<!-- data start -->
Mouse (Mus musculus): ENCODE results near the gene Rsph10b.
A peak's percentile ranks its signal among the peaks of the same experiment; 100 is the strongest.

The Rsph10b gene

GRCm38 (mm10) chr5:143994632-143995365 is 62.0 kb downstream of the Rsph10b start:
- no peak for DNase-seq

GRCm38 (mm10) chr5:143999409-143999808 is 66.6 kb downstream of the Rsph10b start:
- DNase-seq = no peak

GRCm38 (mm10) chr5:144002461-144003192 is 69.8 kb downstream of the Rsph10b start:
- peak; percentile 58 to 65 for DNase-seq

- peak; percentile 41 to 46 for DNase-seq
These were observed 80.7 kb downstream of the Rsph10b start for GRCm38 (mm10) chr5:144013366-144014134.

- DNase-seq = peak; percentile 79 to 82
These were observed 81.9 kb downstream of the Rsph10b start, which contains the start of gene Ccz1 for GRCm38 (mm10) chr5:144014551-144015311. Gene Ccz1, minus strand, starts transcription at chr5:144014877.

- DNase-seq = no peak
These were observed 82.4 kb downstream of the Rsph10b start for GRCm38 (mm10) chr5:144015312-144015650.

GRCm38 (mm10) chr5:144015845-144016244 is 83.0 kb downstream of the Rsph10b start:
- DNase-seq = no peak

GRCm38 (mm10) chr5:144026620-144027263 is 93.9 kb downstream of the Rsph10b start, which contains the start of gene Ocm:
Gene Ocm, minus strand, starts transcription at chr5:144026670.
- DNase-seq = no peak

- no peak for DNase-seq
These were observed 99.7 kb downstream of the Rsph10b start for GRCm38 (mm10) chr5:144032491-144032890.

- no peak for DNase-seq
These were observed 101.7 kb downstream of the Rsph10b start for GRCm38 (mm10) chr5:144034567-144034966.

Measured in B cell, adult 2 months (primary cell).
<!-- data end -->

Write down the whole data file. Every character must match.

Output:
Mouse (Mus musculus): ENCODE results near the gene Rsph10b.
A peak's percentile ranks its signal among the peaks of the same experiment; 100 is the strongest.

The Rsph10b gene

GRCm38 (mm10) chr5:143994632-143995365 is 62.0 kb downstream of the Rsph10b start:
- no peak for DNase-seq

GRCm38 (mm10) chr5:143999409-143999808 is 66.6 kb downstream of the Rsph10b start:
- DNase-seq = no peak

GRCm38 (mm10) chr5:144002461-144003192 is 69.8 kb downstream of the Rsph10b start:
- peak; percentile 58 to 65 for DNase-seq

- peak; percentile 41 to 46 for DNase-seq
These were observed 80.7 kb downstream of the Rsph10b start for GRCm38 (mm10) chr5:144013366-144014134.

- DNase-seq = peak; percentile 79 to 82
These were observed 81.9 kb downstream of the Rsph10b start, which contains the start of gene Ccz1 for GRCm38 (mm10) chr5:144014551-144015311. Gene Ccz1, minus strand, starts transcription at chr5:144014877.

- DNase-seq = no peak
These were observed 82.4 kb downstream of the Rsph10b start for GRCm38 (mm10) chr5:144015312-144015650.

GRCm38 (mm10) chr5:144015845-144016244 is 83.0 kb downstream of the Rsph10b start:
- DNase-seq = no peak

GRCm38 (mm10) chr5:144026620-144027263 is 93.9 kb downstream of the Rsph10b start, which contains the start of gene Ocm:
Gene Ocm, minus strand, starts transcription at chr5:144026670.
- DNase-seq = no peak

- no peak for DNase-seq
These were observed 99.7 kb downstream of the Rsph10b start for GRCm38 (mm10) chr5:144032491-144032890.

- no peak for DNase-seq
These were observed 101.7 kb downstream of the Rsph10b start for GRCm38 (mm10) chr5:144034567-144034966.

Measured in B cell, adult 2 months (primary cell).